Stephen Curry carries the Larry O'Brien NBA Championship Trophy through the streets of Oakland.  Samantha Shanahan/KQED
Stephen Curry carries the Larry O'Brien NBA Championship Trophy through the streets of Oakland.  (Samantha Shanahan/KQED)

PHOTOS: Dub Nation Celebrates With Another Warriors Championship Parade

PHOTOS: Dub Nation Celebrates With Another Warriors Championship Parade

10 min

Confetti was in the air once again in downtown Oakland on Tuesday as hundreds of thousands of Golden State Warriors fans lined the parade route to celebrate back-to-back NBA championships.

Officials expected as many as 1 million fans to attend the festivities to celebrate the 2018 Warriors championship, the team's third in four years.

The parade began at Broadway and 11th Street in Oakland and traveled north before continuing along Lake Merritt. Unlike previous years, there was no rally following the parade. Instead, this year's parade was slower moving and many of the players — including Stephen Curry, Kevin Durant, Nick Young and Jordan Bell — got off their double-decker buses to interact with the screaming fans.

Stephen Curry carries the Larry O'Brien NBA Championship Trophy. (Samantha Shanahan/KQED)
Kevin Durant celebrates with the crowd during the Golden State Warriors victory parade. (Ezra Shaw/Getty Images)
Stephen Curry enters the media mob to interact with fans on the sidelines. (Samantha Shanahan/KQED)
Katya and her son, Wes, celebrated the Warrior win by walking in the opening procession. (Samantha Shanahan/KQED)
Draymond Green is covered with confetti as he celebrates during the Golden State Warriors victory parade. (Justin Sullivan/Getty Images)
Stephen Curry celebrates by spraying champagne during the 2018 Warriors championship parade in Oakland. (Samantha Shanahan/KQED)
Jordan Bell celebrates with fans during the Golden State Warriors victory parade. (Justin Sullivan/Getty Images)
Die-hard Warriors fan Charles Chapman shows off his championship rings at the start of the Warriors championship parade. Chapman arrived at 6 a.m. to watch the team celebrate their latest NBA championship. 'I went to Cleveland with a broom over my shoulder and almost got myself kicked out!' Chapman said. (Samantha Shanahan/KQED)
A Warriors fan waves a broom to celebrate the team's sweep of the Cleveland Cavaliers in the NBA Finals. (Samantha Shanahan/KQED)
Lots of young fans lined up along Broadway in downtown Oakland to watch the Warriors parade. For many of them, a dominant Warriors team is all they’ve ever known. (Ryan Levi/KQED)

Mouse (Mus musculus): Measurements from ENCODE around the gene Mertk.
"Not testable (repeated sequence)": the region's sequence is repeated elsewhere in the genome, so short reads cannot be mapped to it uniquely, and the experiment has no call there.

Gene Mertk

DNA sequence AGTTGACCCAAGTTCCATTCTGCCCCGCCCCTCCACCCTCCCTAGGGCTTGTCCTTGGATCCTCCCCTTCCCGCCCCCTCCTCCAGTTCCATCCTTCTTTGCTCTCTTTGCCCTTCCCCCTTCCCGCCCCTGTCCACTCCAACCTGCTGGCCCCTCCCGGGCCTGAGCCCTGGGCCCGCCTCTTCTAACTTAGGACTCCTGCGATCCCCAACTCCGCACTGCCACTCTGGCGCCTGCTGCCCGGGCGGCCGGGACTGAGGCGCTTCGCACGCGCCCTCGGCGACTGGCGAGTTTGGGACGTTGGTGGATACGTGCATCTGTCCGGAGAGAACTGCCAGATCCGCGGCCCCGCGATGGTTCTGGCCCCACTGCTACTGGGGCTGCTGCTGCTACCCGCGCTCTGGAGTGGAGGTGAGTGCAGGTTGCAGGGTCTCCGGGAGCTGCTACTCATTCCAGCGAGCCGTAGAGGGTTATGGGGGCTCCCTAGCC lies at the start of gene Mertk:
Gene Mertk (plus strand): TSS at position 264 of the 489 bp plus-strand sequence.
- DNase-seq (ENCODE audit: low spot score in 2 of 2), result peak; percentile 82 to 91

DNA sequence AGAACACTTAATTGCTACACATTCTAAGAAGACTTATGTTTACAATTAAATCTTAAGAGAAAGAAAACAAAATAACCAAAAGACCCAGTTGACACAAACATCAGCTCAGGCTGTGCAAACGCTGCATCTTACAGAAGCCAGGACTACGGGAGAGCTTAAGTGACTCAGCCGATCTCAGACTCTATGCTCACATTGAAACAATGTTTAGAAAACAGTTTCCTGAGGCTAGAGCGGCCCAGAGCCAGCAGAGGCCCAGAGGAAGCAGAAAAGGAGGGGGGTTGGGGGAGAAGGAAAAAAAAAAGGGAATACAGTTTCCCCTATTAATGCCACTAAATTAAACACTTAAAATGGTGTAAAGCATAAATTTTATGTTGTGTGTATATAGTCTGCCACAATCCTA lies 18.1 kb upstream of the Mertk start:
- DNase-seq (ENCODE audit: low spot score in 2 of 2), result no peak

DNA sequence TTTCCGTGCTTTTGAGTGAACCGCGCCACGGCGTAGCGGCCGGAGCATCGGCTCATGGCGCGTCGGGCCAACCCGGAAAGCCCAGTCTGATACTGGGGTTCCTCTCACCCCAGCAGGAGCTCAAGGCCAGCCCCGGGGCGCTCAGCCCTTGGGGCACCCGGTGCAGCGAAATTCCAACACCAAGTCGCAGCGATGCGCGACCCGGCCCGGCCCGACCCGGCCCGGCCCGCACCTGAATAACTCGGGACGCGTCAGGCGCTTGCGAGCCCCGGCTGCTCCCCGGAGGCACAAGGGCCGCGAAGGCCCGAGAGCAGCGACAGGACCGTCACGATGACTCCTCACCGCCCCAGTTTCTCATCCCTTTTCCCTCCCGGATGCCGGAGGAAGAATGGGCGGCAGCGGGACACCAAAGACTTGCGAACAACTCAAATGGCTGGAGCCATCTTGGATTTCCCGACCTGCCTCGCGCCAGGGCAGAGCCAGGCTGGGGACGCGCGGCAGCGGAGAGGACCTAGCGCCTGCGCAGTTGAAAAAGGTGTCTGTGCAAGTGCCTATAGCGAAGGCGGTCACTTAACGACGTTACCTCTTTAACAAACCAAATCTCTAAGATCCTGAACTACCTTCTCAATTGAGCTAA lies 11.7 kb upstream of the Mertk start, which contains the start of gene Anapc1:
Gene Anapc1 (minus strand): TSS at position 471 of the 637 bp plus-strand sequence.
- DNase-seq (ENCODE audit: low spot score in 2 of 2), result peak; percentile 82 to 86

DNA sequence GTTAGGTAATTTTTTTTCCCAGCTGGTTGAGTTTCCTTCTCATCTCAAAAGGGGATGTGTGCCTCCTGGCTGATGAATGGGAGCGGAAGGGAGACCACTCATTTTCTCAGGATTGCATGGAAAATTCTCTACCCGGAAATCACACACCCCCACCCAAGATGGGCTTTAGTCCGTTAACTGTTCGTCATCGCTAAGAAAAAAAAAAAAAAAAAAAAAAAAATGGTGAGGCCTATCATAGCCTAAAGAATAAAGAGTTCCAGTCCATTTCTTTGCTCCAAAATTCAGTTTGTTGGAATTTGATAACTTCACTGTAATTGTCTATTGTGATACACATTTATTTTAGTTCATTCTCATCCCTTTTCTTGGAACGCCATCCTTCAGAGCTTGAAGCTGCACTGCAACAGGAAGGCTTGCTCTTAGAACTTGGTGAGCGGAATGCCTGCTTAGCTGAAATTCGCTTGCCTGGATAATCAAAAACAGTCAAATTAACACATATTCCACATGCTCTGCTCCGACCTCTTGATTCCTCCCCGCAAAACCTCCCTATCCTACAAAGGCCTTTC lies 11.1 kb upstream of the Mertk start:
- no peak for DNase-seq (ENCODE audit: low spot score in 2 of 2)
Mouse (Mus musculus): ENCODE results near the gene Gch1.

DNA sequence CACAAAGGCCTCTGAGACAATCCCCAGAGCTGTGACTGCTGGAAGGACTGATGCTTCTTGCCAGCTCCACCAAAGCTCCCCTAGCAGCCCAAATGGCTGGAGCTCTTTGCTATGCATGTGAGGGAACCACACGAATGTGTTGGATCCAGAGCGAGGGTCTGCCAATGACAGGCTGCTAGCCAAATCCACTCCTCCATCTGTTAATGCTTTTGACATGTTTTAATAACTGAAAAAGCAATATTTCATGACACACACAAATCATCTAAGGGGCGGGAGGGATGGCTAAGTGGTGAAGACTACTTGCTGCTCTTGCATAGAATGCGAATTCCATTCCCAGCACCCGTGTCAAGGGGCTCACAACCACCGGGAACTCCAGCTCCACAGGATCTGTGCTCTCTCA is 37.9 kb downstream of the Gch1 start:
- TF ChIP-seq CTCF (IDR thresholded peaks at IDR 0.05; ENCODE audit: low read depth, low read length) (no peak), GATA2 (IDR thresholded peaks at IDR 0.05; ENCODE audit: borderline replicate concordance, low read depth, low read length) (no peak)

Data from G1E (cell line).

Stephen Curry shows the NBA championship trophy to the screaming crowd. (Samantha Shanahan/KQED)
Warriors General Manager Bob Myers shares some high-fives with fans. (Samantha Shanahan/KQED)
Stephen Curry's daughter, Riley, waves to the crowd. (Samantha Shanahan/KQED)
Fans celebrate back-to-back championships. (Samantha Shanahan/KQED)
The 2015 NBA championship trophy was also on hand. (Samantha Shanahan/KQED)
Confetti falls as double-decker buses roll through downtown Oakland. (Samantha Shanahan/KQED)

After the parade, the clean-up begins. (Monica Samayoa/KQED)

Kaitlyn Joe from Fremont has created mini characters of the star players. She hopes the real players see her art during the parade. (Monica Samayoa/KQED)

A group of Warriors fans from Vallejo have been waiting since 6:30 a.m., ready to celebrate. 'These past four years have been amazing!' Alyssa MacDula said. (Monica Samayoa/KQED)
Marion Dreo from Novato combines Star Wars and the Warriors, dressed as Boba Fett. (Ryan Levi/KQED)

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Early numbers analysis from KQED transportation reporter Dan Brekke: "Even if today's ridership tracks 5 percent below last year, it would still make BART's Top 10 (right around No. 7, I think)."

Rhonda Lewis (center) — with Addie Kitchen (left) and Sharon Taylor — says most people can’t afford tickets to an actual game, but the parade is a chance for everyone to come together. (Ryan Levi)

He’s never been to a Warriors game, but 14-month-old Lincoln is ready to go for his first championship parade. 'First of many to come,' says his mom, Lucy. (Ryan Levi/KQED)
Warriors fans celebrate another Dubs championship — not a lot of sympathy for LeBron James and the Cleveland Cavaliers. (Raquel Maria Dillon)

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The view at the start of the parade route hours before the 11 a.m. start. (Ryan Levi/KQED)

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